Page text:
In Oblige, life in 1970s Hong Kong is menial and controlled with a typewriter

Oblige's Hong Kong is gorgeous. The city's famously congested streets are rendered in blocky pixel art—endless rows of sunbaked tenements stacked on top of cramped grocery stores, barber shops, and laundromats. It breathes with the cresting of the day. When I walk my overworked, underpaid housewife's sore feet back from an afternoon's worth of errands, the families on the block are pulling steel curtains down in front of their storefronts. It's dinner time.

Jocelyn Kim and Ivan Tsang are 21-year-old undergrad USC students, and they cooked up Oblige as a tribute to their own immigrant lineage—Tsang for his Chinese grandmother, Kim for her Korean mother. As I mentioned above, you play as a housewife in Hong Kong in the late '70s—when the island was still under British authority. Oblige takes place over the course of five in-game days. Each morning you wake up and hold the tab key to check your to-do list and get to work. It's menial stuff—laundry, shopping, and cooking—all while your husband is at work and the kids are at school. 

Tsang and Kim cite Cart Life and Papers, Please as influences, two pioneering designs that simulate the art of scraping by, and formally reject the traditional power fantasies inherent in games. Playing Oblige is all dictated through a typewriter made up of random letters pasted at the bottom of the screen. That typewriter is directly mapped to your keyboard, so typing "L" might give you "A," "M" to "Y," and so on. Occasionally the game will ask you to type out a response in conversation, (it's usually something docile and obedient, like "yes I understand,") and the player is forced to hunt for the right keys to parse out a readable sentence.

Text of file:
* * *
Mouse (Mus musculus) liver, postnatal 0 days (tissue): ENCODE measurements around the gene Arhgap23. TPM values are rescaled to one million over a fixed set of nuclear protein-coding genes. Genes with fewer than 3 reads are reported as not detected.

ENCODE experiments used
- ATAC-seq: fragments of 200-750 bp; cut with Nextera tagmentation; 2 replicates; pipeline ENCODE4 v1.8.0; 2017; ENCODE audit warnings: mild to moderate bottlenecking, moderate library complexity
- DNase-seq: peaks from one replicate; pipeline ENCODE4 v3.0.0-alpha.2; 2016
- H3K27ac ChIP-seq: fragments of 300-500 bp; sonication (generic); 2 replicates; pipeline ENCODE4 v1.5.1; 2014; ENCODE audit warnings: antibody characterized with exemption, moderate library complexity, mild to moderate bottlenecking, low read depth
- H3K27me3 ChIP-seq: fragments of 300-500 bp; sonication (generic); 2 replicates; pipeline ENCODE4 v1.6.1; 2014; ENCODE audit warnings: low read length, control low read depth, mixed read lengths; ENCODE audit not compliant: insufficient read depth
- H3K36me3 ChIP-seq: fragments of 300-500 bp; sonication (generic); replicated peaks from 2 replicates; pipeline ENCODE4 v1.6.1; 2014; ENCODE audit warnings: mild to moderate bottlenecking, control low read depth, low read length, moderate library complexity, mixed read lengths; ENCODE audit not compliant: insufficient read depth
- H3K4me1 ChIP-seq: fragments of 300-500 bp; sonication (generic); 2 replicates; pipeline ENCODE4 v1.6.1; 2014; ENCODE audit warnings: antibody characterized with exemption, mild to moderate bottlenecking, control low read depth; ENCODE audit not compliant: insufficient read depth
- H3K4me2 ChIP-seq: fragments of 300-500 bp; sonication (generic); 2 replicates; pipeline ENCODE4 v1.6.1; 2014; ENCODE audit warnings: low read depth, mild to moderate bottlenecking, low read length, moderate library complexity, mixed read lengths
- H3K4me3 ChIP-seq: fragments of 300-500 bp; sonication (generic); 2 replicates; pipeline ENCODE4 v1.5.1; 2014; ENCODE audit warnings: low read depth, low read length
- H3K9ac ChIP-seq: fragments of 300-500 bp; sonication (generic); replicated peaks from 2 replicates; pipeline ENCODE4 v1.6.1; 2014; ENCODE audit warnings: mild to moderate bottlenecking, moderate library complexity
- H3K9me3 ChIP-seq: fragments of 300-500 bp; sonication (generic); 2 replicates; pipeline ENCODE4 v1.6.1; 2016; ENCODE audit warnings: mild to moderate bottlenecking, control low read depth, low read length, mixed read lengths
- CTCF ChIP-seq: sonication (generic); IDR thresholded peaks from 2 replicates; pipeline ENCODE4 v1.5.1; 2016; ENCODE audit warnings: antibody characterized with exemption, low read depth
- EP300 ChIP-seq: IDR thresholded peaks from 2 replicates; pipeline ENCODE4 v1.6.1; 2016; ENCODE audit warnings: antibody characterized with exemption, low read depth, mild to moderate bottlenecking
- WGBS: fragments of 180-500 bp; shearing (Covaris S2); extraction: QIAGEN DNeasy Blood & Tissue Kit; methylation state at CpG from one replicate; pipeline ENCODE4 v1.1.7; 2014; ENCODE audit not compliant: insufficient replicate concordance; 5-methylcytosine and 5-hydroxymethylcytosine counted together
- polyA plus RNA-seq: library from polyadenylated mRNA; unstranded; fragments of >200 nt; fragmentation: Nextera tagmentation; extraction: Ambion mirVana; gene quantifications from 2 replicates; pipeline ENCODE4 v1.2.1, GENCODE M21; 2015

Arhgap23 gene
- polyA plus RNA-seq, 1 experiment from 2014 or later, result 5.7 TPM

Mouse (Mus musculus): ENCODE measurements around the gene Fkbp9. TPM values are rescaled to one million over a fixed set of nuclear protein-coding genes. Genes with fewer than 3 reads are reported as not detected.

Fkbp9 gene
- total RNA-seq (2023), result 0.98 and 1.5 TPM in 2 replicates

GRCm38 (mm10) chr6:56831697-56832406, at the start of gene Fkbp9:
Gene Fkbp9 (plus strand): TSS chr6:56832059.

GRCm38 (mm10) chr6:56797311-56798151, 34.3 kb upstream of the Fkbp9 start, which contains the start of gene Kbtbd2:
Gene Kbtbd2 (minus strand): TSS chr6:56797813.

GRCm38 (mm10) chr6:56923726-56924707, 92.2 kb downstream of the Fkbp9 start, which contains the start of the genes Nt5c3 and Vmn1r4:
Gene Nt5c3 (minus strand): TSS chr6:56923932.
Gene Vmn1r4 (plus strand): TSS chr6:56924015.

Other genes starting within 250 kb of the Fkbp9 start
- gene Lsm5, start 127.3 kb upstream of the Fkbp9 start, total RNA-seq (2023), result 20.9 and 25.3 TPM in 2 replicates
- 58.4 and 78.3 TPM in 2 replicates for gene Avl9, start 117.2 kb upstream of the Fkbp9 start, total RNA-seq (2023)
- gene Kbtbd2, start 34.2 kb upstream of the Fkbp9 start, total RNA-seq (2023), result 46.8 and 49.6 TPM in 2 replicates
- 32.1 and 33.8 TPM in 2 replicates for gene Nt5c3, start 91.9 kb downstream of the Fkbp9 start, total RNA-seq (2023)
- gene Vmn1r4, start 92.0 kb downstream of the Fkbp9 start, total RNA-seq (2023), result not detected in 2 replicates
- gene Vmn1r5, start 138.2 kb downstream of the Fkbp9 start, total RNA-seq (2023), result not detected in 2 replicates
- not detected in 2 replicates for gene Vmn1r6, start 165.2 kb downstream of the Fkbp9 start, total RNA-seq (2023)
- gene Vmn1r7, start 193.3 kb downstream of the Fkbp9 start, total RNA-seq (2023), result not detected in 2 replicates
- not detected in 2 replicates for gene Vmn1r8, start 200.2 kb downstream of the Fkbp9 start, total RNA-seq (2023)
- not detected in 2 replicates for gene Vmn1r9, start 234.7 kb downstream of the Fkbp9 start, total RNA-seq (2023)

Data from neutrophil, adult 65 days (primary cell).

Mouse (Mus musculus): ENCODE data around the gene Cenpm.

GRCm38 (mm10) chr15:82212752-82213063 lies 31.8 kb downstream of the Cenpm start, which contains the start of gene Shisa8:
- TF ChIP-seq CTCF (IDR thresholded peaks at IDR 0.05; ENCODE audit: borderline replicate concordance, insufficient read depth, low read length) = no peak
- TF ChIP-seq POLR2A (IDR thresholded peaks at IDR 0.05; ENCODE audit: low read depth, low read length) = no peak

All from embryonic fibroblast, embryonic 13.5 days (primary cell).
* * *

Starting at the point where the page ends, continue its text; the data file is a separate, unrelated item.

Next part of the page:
It's super tedious and frustrating, and that's exactly the point. Kim and Tsang wanted to mirror the sensation of struggling with a language barrier through Oblige's mechanics, so they took away something we all take for granted: our ability to type.

It's not just conversation. Everything in Oblige is filtered through that typewriter. When I cooked dinner for my family, I was forced to tenderize chicken and soak rice through a bombard of displaced letters. When I did the laundry I was asked to repeat my housewife's inner thoughts as she mixed the soap and water—"Husband or Son" as I stared at a pair of blue jeans. "Am I Happy?" a few moments later. Technically, these are minigames, but the joy of a normal interlude replaced with a grim, anguished, dutiful monotony.

"[For the cooking] I was looking at Cooking Mama, and thinking 'what is the worst version of Cooking Mama?'" says Kim, "Just making it not fun to play at all."

I played through Oblige's first day. Kim and Tsang promised me that over the course of the game's hour-long run, the housewife's schedule gets busier and you'll start running into time-sensitive choices that affect the overall narrative. I wouldn’t expect anything too dramatic, though. Oblige is about an ordinarily hard week in an ordinarily hard life, presented with empathy and gratitude. It's available for free with an encouraged donation right now on

Luke Winkie
Contributing Writer

Luke Winkie is a freelance journalist and contributor to many publications, including PC Gamer, The New York Times, Gawker, Slate, and Mel Magazine. In between bouts of writing about Hearthstone, World of Warcraft and Twitch culture here on PC Gamer, Luke also publishes the newsletter On Posting. As a self-described "chronic poster," Luke has "spent hours deep-scrolling through surreptitious Likes tabs to uncover the root of intra-publication beef and broken down quote-tweet animosity like it’s Super Bowl tape." When he graduated from journalism school, he had no idea how bad it was going to get.